My focus recently has been picking up narrative nonfiction or photobiographies that focus solely on an individual that had some impact on the world whether it be in conservation, championing women, or entertaining. So I’d like to share the last few books that I’ve read that showcase these individuals and the book’s strengths.
- Bull’s-Eye: A Photobiography of Annie Oakley by Sue Macy
- This National Geographic creation is in part a dedication to a woman who preserved her reputation even when it became distorted with misinformation (about a presumed death or being jailed when in fact both were other women with similar names) she successfully sued newspapers for this and won numerous settlements, so it is befitting that her present family wanted to showcase all of the good deeds that she did over her lifetime but what struck me, aside from the lovely pictures of her throughout the course of her life, was that she remained entertained at every turn. When her husband and her went on the road for shows both in the United States and abroad, there was the public spectacle, but there were also opportunities to teach. She even offered her services to the United States military to train women on the homefront to defend us. This was also around the time that she was quoted as saying that women should be just as comfortable holding a gun as a baby. This book’s strength is in it’s ability to show Oakley as the woman she was, not who we think she was based on her public persona. She overcame adversity as a child using her sharpshooting skills and spent her life doing something she loved. And that is powerful.
- Untamed: The Wild Life of Jane Goodall by Anita Silvey
- This is also a National Geographic production and as with Oakley’s photobiography, champions another woman who pursued her passion. She is by far the most well-known primate specialist who then advocated for conservation and peace in war-torn countries that were decimating the primate population. And perhaps the most endearing quality was her ability to wait and be patient, literally. She is best known as a scientist of observation- staying stills for hours on end being bitten and stung just to be able to watch chimps in their natural habitat and understand just how similar humans are to them.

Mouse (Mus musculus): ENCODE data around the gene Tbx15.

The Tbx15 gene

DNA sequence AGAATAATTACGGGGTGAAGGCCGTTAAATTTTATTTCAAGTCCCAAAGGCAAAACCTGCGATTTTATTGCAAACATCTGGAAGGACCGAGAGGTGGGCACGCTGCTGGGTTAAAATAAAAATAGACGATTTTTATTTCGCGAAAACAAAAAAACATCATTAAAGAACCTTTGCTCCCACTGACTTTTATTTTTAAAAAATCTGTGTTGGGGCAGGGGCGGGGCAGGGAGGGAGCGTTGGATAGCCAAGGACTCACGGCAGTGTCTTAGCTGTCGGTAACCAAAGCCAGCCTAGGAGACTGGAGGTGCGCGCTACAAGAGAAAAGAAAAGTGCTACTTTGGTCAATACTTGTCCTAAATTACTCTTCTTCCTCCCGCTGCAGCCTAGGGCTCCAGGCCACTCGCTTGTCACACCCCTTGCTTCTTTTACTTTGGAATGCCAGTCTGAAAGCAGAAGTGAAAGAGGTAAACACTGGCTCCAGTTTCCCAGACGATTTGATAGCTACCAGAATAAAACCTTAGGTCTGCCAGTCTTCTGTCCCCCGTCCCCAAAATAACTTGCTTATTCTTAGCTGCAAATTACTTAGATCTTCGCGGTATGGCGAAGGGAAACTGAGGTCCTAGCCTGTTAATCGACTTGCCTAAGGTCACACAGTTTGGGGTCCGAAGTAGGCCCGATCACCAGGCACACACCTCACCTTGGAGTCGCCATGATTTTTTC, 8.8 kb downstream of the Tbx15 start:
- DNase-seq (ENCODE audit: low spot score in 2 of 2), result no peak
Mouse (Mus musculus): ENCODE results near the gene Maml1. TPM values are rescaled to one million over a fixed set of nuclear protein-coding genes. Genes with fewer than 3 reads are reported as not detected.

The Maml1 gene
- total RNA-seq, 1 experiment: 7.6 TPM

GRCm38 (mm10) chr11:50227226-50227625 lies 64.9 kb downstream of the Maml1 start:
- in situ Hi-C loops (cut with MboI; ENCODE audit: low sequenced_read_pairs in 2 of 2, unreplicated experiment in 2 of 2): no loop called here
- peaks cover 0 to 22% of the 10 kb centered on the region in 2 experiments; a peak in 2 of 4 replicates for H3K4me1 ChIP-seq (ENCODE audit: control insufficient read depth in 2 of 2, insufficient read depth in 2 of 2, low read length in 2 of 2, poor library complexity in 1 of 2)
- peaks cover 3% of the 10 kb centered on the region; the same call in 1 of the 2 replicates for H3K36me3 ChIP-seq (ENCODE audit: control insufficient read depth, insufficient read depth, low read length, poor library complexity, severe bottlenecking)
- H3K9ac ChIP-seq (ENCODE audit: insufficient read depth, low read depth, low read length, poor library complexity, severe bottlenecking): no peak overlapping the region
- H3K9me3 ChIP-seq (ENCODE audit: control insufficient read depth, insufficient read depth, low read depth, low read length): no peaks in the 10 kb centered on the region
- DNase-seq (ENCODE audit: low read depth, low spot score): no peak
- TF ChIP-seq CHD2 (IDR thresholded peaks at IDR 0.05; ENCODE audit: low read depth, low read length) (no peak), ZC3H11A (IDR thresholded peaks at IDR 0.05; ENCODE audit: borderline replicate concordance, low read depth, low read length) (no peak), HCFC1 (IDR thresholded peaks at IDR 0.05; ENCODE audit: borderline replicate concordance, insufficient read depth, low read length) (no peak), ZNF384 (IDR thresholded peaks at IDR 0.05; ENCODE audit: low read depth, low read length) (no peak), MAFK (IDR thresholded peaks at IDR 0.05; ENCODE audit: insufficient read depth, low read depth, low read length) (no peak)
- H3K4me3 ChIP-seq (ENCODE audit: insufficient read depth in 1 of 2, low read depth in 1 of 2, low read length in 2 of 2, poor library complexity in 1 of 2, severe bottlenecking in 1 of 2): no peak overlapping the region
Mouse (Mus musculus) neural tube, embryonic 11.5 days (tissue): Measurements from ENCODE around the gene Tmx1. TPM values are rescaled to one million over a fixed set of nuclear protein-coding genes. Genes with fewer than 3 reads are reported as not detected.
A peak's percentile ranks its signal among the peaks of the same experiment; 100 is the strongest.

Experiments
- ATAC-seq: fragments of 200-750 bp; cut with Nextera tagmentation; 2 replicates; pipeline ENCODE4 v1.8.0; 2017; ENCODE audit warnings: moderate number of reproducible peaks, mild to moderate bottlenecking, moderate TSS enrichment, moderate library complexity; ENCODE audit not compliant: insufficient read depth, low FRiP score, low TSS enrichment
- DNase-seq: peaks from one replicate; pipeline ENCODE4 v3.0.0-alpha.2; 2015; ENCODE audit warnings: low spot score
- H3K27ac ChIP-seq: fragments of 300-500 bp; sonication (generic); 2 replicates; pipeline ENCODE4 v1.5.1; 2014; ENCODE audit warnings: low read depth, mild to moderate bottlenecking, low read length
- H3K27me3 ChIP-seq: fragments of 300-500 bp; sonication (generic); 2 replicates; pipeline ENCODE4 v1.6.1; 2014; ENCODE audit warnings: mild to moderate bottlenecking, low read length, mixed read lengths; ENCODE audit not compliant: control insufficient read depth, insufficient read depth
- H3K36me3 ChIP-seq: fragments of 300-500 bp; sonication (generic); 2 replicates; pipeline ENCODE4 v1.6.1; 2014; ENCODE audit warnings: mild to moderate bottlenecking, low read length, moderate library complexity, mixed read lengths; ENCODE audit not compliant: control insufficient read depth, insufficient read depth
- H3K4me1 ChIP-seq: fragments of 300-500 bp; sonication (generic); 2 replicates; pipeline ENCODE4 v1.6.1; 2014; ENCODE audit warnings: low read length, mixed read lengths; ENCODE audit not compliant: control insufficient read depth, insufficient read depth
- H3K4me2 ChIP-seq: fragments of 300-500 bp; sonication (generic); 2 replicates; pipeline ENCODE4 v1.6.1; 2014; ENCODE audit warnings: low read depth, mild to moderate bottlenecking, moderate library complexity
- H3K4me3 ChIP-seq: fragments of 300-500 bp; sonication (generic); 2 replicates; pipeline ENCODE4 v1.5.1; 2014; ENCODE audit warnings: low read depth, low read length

- This Strange Wilderness: The Life and Art of John James Audubon by Nancy Plain
- I didn’t know much about Audubon but perhaps similar to Goodall, he stayed the course. He loved the outdoors and nature and sought to preserve it with his drawings even if that meant being away from his family for years and doing odd jobs to keep some financial stability until the publication of The Birds of America for which he became synonymous with birds. He stuck to his guns and was the penultimate outdoorsmen who met everyone from presidents to Native Americans on his travels. The incorporation of his sketches along with this biography are seamless.
- Funny Bones: Posada and His Day of the Dead Calaveras by Duncan Tonatiuh
- The illustrations of Posada and the calaveras make this entertaining as well as instructional. I did not know much about calaveras nor the Day of the Dead, so to understand the cultural significance of this event as well as how Posada has made his mark on Mexican culture showcases that every achievement, especially in art, sometimes comes after the artist has lived. Posada used his drawings to poke fun, to entertain, and to enlighten that was not necessarily appreciated until others took note. It’s a picture book with instructional purpose.
The narrative nonfiction coming out for middle grade and young adult is by far the best it has ever been, especially when they are focused (like the Wicked History series or a photobiography), so writers keep researching people who have made an impact and delivering high-quality and thoughtful nonfiction to inspire others by providing examples of how others pushed their limits, society’s boundaries, and came out on top.